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The Baker administration is planning to make more coronavirus testing available to K-12 schools across the state, as a way to identify more cases in students and staff, regardless of symptoms.
"We've shown we can control the spread of the virus in classrooms when the right steps are in place," Gov. Charlie Baker said. "This new pooled testing resource that we're going to be providing going forward will give districts the ability to bring more students back into the classroom."
In pooled testing, a group of samples from people are tested together in one batch. If that batch tests positive, each individual sample is retested. It is a strategy used in many colleges and several privately-funded pilot programs in some districts and child cares.
"It's about time," Massachusetts Teachers Association President Merrie Najimy said. "Our biggest frustration is that it's taken until mid-January when we started calling for this in July. ... This is long overdue and at least it's happening now."
The state has been sending rapid result antigen tests in 134 school districts to administer to students or staff. Those are only used for people who have symptoms at school. Weekly pooled testing is an efficient way to catch coronavirus cases, even in people without symptoms. The state will spend an estimated $15-30 million to cover the district's costs of the voluntary program for the first six weeks. After that, districts can buy the tests through a statewide contract.
The $814.9 million in federal relief funding the state is expected to receive for education could help districts cover some of the costs. "But the state can't just leave it up to us after state and federal money runs out," said Najimy.
Public school district leaders are also happy to have more state guidance on how to launch and operate a surveillance testing program, according to Tom Scott, the president of the Massachusetts Association of School Superintendents.
"Superintendents have been spending an awful lot of time talking about this issue wanting to find a way to do this,” Scott said. "The state has taken upon itself a lot of the planning that school districts would have to do individually and that's a big plus."
Child care and after school programs are not included in either testing program, although many in the field have been calling for priority access to testing and timely test results. Many afterschool programs which have been operating remote learning centers for students to log into their virtual classrooms during the day.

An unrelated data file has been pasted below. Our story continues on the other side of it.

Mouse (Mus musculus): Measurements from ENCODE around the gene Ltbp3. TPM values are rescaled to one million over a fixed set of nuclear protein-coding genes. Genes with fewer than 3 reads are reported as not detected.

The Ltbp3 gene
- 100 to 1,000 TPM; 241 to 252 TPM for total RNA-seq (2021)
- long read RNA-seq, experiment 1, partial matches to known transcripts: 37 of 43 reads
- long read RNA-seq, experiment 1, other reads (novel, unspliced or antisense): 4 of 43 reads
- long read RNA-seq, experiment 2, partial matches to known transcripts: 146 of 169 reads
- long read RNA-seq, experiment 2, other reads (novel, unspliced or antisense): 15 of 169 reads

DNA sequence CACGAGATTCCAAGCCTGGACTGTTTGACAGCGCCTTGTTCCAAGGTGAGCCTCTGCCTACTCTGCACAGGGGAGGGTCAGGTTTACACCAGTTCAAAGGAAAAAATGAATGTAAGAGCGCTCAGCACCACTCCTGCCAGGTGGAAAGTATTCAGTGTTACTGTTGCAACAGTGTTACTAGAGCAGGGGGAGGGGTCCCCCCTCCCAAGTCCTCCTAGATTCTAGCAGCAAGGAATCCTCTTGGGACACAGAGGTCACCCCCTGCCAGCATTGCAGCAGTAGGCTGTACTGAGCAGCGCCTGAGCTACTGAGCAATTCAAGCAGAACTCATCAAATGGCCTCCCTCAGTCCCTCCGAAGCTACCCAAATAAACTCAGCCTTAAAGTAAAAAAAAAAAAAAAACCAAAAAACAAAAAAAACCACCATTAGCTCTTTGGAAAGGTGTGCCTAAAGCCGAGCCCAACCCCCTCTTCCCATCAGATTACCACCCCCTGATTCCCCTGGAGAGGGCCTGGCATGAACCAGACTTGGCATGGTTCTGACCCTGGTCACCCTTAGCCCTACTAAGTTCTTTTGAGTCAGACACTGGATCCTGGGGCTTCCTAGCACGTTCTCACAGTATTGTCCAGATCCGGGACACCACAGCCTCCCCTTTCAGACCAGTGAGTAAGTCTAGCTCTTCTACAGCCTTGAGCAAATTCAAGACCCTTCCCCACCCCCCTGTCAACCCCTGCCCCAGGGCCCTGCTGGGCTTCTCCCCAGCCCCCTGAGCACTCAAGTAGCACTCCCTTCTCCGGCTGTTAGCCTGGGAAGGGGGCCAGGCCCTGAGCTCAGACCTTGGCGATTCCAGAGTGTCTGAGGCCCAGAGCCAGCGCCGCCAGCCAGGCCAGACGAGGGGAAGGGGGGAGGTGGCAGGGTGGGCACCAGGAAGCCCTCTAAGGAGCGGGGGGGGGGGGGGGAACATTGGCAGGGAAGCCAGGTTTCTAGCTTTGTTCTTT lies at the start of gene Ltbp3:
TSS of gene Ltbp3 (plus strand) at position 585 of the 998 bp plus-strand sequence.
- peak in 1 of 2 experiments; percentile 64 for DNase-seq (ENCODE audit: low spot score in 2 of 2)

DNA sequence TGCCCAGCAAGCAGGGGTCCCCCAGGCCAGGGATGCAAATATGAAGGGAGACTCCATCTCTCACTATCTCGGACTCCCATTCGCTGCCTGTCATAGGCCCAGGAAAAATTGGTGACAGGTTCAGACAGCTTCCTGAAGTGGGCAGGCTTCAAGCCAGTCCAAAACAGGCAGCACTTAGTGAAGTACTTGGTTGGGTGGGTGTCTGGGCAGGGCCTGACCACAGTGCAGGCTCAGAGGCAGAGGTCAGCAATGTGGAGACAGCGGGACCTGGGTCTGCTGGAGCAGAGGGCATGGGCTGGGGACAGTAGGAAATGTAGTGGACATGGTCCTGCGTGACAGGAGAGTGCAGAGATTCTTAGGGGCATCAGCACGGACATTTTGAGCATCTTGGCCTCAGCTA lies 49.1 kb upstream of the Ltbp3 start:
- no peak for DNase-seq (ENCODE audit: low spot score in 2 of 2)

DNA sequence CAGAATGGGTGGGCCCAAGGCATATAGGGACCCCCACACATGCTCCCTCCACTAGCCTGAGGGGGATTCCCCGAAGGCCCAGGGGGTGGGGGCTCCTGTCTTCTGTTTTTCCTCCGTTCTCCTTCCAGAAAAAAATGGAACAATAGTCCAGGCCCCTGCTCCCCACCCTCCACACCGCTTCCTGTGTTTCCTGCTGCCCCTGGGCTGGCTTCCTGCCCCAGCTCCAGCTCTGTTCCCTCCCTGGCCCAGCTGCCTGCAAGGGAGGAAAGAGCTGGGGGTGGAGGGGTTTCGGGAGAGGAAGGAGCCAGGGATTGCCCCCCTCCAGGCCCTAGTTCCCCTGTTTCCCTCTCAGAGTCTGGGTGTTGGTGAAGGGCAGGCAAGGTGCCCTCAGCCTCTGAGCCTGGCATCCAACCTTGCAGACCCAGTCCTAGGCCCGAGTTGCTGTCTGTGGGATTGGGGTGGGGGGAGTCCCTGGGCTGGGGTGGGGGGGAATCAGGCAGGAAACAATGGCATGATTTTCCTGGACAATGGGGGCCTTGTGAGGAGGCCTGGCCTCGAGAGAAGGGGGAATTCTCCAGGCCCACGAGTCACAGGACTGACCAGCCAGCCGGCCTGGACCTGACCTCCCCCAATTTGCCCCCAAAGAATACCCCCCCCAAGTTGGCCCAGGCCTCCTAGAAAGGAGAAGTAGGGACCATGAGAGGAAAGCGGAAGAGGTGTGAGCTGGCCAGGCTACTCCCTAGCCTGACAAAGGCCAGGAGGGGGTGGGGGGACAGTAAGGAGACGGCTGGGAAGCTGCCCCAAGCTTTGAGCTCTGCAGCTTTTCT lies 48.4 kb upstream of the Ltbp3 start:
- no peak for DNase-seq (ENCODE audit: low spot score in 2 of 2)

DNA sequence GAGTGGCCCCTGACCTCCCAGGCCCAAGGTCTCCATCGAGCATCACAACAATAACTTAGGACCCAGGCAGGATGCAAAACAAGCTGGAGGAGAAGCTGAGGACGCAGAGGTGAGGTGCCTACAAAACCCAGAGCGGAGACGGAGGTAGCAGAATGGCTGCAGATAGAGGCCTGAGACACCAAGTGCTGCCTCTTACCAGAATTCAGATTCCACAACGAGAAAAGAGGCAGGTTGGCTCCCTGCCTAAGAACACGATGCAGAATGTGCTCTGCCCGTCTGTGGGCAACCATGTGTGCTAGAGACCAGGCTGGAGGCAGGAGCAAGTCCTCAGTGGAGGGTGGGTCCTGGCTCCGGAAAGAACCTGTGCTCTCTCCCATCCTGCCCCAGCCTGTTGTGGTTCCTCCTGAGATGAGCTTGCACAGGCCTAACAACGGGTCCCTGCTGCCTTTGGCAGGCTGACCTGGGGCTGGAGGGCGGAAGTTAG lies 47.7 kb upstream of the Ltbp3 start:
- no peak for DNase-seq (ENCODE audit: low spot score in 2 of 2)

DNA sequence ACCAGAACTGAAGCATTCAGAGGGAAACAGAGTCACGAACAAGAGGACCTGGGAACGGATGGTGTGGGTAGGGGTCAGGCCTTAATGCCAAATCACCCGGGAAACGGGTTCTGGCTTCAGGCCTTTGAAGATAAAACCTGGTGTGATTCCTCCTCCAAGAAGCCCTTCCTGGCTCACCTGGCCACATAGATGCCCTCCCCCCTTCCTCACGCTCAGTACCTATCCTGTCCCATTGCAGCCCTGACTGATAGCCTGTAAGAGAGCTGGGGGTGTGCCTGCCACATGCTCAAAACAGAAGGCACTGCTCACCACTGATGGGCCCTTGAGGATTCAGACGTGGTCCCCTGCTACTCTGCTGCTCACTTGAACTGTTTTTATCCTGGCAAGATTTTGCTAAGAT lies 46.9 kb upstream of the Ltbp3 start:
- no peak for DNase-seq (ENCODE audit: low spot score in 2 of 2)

“The Baker administration could be doing a lot more for the field of early education and care,” Lauren Kennedy, co-founder Neighborhood Villages, said. Her organization has been running a pilot program testing 530 child care staff in the greater Boston area, funded through donations.
“This is not philanthropy’s burden to carry. This is the moral imperative of the state,” she said. “And we hope to see the Baker administration apply the same investment in health safety measures to early education and care and after school as they have demonstrated that they will be doing for K-12.”
A state spokeswoman told WBUR that testing for child care programs is “still in discussions.”
Many teachers unions have been calling for this type of preventative testing as part of reopening schools, particularly because as many as 40-45% of cases are estimated to be asymptomatic. The Baker administration has been increasing pressure on districts to bring more students back into the classrooms.
Between Dec. 24 and Jan,. 6, public schools in Massachusetts reported 431 new cases of COVID-19 among students and staff, according to the Department of Elementary and Secondary Education. During a press conference announcing the pooled testing program, Gov. Baker said there was a "very limited impact" in parochial schools, which reopened to in-person learning in August. The state's publicly released school tracking reports do not include data from private schools.
While children are more likely to have mild or no symptoms if they contract the coronavirus, research varies about the role of children in spreading the virus. Several studies have shown that young children may be less likely than older children to transmit the virus to others. But more research is needed.
Some health economists argue there could be even bigger impacts of having large scale testing programs that enable districts to reopen and relieve some of the anxiety around in-person learning among teachers and parents.
“Pooled testing is now something in the neighborhood of $5-10 dollars per student, per test,” Jonathan Kolstad, an economist at the University of California Berkeley, said. "That's a small price to pay for an education system. Not to mention, obviously, the tremendous benefits of getting kids back to school. It's not just reopening schools, it's reopening the economy.”
Kolstad believes pooled testing at public schools could also prove to be a better bellwether for COVID-19 infection levels in a community, because most kids go to school.
This article was originally published on January 08, 2021.
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